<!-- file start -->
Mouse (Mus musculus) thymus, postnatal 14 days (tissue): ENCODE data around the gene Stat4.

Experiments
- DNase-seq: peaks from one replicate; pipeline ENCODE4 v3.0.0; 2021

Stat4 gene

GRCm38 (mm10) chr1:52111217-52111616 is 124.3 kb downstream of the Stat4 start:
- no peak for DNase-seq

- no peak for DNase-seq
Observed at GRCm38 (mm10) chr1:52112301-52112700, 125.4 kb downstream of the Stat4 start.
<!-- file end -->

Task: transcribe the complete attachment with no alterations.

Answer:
Mouse (Mus musculus) thymus, postnatal 14 days (tissue): ENCODE data around the gene Stat4.

Experiments
- DNase-seq: peaks from one replicate; pipeline ENCODE4 v3.0.0; 2021

Stat4 gene

GRCm38 (mm10) chr1:52111217-52111616 is 124.3 kb downstream of the Stat4 start:
- no peak for DNase-seq

- no peak for DNase-seq
Observed at GRCm38 (mm10) chr1:52112301-52112700, 125.4 kb downstream of the Stat4 start.